• C-metric (see this) describing particle (or a black hole) being accelerates by a conical singularity (cosmic string). Actually, there are two black holes, accelerating in the opposite directions, but they are not in causal contact with each other, the second black hole is behind acceleration horizon of the first and vice versa.

  • Bondi dipole: a self-accelerating system of positive and negative mass (see this). Negative mass repels the positive which, in turn, attracts the negative and so the system accelerates as a whole. The presence of negative mass arguably makes the solution rather unphysical.

  • Ernst metric, massive charged particle/black hole is accelerated by electric field (or particle with magnetic monopole charge is accelerated by magnetic field). Away from the particle metric asymptotes to Melvin solution.

…describing an arbitrary accelerating movement. I'm looking for a Lienard-Wiechert type of solution.

There closest is probably Kinnersley's photon rocket (original paper), a solution describing mass moving with arbitrary acceleration due to recoil from anisotropic emission of photon streams (or rather null dust). Note, that despite an arbitrary motion of the mass, there is no overall gravitational radiation here: contributions from moving mass and photon streams cancel each other (see here).

  • $\begingroup$ Really cool answer, I appreciate it. However, wouldn't an observer that's accelerating with respect to a particle perceive that particle as being accelerated? The question then shifts to how could that observer be accelerating, but I thought that all observers were valid according to GR. $\endgroup$
    – K. Pull
    Commented Dec 10, 2023 at 17:57
  • 1
    $\begingroup$ thought that all observers were valid according to GR valid does not mean equal, in GR, like in Newtonian mechanics or SR, there are privileged inertial observers. And if the spacetime in question describes particle in some background (which means that geometric size of a particle is much smaller than the scale of background) then whether particle accelerates is a question that has an objective answer indepent of coordinate systems, observers etc. $\endgroup$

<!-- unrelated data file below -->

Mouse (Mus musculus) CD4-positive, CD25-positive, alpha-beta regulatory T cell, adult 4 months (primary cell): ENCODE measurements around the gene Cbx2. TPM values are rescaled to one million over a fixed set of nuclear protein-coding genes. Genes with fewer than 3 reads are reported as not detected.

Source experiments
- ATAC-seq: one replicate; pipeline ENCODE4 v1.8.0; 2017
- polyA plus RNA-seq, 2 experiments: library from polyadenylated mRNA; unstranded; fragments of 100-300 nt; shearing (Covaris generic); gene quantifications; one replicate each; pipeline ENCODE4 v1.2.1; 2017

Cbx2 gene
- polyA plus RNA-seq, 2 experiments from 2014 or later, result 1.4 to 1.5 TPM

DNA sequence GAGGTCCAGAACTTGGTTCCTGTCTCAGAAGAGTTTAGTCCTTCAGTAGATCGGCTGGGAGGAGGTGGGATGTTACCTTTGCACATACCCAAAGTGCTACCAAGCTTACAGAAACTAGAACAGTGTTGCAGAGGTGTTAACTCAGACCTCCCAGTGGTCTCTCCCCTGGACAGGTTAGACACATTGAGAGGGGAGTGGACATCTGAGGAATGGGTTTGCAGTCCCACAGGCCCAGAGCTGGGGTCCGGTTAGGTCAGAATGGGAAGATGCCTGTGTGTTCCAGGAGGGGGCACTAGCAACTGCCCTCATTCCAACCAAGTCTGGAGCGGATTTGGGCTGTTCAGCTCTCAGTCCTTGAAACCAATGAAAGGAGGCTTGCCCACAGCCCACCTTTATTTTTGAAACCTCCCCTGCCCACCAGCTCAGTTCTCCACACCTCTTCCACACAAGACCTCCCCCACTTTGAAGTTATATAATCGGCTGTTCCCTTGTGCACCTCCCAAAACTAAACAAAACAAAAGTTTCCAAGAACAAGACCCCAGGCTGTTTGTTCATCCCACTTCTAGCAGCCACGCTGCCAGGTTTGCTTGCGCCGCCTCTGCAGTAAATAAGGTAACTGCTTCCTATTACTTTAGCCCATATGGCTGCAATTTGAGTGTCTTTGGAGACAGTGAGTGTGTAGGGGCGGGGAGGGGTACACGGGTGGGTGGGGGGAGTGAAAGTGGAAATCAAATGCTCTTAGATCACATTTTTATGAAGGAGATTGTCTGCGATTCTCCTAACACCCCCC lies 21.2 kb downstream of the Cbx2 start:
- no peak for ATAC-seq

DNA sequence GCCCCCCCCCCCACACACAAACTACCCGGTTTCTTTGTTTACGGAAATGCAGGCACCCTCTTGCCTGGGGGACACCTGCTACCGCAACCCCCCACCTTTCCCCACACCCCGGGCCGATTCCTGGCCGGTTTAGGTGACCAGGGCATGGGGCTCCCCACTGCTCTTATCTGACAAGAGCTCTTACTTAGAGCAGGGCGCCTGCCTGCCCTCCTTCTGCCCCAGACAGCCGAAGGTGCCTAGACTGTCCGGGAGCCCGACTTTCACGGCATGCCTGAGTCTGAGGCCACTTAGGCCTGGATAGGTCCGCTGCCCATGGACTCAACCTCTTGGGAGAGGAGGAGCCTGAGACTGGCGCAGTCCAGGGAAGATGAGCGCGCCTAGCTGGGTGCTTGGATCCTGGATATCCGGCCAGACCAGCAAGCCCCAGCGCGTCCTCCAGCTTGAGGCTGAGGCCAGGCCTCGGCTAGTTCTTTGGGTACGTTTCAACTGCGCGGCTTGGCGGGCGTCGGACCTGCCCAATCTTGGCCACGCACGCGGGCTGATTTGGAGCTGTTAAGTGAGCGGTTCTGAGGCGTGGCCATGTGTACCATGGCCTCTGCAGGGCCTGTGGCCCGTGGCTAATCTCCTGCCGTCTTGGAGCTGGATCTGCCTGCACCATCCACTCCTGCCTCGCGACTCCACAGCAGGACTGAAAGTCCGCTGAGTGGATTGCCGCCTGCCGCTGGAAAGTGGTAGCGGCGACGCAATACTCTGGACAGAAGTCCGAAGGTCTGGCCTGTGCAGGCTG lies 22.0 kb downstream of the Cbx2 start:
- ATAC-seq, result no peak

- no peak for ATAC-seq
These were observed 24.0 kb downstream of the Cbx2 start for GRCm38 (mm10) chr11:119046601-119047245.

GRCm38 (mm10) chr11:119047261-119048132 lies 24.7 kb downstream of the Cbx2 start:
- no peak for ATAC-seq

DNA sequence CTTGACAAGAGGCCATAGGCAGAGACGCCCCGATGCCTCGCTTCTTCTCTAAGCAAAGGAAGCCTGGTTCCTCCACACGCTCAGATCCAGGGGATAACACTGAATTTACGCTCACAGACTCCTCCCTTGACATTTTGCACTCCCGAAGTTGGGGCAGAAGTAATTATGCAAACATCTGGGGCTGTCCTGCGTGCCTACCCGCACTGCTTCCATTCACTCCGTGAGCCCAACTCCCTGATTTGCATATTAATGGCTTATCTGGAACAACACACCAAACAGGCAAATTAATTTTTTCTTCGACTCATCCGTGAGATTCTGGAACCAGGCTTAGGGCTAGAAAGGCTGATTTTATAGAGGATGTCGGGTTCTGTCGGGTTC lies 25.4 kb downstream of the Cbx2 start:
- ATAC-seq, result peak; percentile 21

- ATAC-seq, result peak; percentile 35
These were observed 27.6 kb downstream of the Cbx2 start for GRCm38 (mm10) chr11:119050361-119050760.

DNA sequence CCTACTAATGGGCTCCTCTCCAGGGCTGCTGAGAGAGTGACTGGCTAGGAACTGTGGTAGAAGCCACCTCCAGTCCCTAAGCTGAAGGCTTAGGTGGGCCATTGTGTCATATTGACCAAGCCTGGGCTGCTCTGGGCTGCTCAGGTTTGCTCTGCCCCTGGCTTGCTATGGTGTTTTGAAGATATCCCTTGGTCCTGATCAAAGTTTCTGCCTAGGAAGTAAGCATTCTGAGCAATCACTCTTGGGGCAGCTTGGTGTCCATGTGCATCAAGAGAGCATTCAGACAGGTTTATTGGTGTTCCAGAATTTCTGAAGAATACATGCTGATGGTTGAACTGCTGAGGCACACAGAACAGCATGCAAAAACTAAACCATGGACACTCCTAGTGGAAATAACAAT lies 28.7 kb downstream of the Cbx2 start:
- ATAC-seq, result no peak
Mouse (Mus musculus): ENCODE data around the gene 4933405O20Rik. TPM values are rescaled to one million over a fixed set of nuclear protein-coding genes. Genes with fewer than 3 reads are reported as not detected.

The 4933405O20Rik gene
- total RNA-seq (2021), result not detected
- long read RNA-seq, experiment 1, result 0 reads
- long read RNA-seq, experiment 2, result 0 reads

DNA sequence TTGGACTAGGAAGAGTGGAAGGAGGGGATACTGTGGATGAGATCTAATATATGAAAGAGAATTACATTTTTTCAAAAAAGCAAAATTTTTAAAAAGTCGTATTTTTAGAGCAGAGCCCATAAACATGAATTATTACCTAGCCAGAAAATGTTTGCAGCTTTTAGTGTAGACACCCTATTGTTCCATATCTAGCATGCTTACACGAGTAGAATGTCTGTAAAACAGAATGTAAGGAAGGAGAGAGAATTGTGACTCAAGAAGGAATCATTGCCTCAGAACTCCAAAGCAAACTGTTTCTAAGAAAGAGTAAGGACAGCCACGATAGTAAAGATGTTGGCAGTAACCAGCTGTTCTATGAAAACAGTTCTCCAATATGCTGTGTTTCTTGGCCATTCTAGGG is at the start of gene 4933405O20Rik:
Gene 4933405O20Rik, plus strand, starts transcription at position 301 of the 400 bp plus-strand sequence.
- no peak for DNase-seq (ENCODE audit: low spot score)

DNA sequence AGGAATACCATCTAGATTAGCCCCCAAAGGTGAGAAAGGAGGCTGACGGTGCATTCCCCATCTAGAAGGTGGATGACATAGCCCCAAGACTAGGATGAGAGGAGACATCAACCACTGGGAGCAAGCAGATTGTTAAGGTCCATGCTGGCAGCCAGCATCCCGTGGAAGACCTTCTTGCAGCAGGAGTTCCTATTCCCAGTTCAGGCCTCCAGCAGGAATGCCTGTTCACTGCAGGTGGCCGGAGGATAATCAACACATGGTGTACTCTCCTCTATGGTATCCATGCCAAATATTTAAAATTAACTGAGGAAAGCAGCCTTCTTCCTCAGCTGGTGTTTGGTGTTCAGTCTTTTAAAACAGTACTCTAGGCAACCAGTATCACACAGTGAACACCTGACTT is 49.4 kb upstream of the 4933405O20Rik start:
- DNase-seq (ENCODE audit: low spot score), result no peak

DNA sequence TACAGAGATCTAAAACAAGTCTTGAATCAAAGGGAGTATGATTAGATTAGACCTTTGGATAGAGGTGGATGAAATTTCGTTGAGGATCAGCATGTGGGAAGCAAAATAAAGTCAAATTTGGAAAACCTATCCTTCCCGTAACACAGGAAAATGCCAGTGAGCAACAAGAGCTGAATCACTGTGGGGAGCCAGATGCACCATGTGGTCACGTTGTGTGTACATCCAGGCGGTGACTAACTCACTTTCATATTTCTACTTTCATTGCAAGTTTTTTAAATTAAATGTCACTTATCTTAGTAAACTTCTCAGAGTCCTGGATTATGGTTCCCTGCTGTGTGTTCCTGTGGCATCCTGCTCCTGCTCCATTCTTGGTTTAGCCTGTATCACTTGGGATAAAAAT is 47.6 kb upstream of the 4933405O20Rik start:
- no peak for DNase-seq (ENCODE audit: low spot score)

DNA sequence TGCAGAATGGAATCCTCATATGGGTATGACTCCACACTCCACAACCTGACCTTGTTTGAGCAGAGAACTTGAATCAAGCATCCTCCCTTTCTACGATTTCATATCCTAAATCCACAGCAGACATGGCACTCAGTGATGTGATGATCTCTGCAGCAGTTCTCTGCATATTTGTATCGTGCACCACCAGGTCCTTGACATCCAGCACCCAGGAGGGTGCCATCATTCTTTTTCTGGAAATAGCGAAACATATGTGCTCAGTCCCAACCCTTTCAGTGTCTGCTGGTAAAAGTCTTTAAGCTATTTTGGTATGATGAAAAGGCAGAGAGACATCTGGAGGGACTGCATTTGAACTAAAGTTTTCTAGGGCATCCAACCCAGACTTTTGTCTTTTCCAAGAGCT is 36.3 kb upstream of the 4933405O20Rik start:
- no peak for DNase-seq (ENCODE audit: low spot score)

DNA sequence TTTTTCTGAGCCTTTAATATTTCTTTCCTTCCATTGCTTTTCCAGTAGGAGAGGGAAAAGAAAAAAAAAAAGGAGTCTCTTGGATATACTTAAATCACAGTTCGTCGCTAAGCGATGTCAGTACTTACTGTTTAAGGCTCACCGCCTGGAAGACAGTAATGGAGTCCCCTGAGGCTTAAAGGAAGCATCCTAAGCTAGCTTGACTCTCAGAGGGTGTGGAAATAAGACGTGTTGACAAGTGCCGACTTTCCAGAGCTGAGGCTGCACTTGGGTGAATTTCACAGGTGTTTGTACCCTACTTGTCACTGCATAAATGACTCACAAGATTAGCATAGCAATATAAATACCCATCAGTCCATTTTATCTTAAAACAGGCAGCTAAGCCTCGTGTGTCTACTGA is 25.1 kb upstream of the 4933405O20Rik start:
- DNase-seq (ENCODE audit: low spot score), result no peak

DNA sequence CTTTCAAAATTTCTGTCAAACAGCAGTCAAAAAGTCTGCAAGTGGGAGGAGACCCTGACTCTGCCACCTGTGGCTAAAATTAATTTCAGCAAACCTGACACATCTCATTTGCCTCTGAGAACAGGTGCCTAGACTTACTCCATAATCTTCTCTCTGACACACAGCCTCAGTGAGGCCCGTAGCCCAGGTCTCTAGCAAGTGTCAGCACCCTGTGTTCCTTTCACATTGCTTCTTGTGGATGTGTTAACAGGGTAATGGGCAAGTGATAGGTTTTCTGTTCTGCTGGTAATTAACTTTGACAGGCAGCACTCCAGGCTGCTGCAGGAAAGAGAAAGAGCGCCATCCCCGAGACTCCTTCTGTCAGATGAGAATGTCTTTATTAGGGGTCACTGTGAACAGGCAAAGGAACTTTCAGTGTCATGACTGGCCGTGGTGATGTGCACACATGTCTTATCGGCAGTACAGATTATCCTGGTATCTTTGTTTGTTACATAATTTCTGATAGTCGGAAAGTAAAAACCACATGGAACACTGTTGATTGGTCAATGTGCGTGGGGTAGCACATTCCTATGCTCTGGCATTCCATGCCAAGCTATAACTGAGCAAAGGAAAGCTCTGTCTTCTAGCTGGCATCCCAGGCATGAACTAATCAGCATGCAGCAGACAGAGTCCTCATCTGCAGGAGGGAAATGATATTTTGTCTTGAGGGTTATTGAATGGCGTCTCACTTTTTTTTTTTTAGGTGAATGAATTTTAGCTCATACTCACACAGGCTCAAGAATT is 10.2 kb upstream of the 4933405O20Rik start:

– A.V.S.
    Commented Dec 10, 2023 at 18:42
  • $\begingroup$ I did not know that! Thanks $\endgroup$
    – K. Pull
    Commented Dec 10, 2023 at 20:41
  • $\begingroup$ I've thinking about your answer for a while. What interpretation would you give to the solution of $G^{\mu\nu} = \tfrac{m\delta^3(x-q(t))}{\sqrt{g_{\alpha\beta}\dot{q}^{\alpha}(t)\dot{q}^{\beta}(t)}}\dot{q}^{\mu}(t)\dot{q}^{\nu}(t)$? Isn't that the gravitational field of an accelerated particle. That is really what interested me in the first place $\endgroup$
    – K. Pull
    Commented Dec 11, 2023 at 1:32
  • $\begingroup$ If $G$ does not satisfy constraint $\nabla_\mu G^{\mu\nu} =0$ (that constraint is known as contracted Bianchi identity), then there could be no such solution. For $q$ this is equivalent to $q^\mu(t)$ satisfying geodesic equation. $\endgroup$
    – A.V.S.
    Commented Dec 11, 2023 at 3:50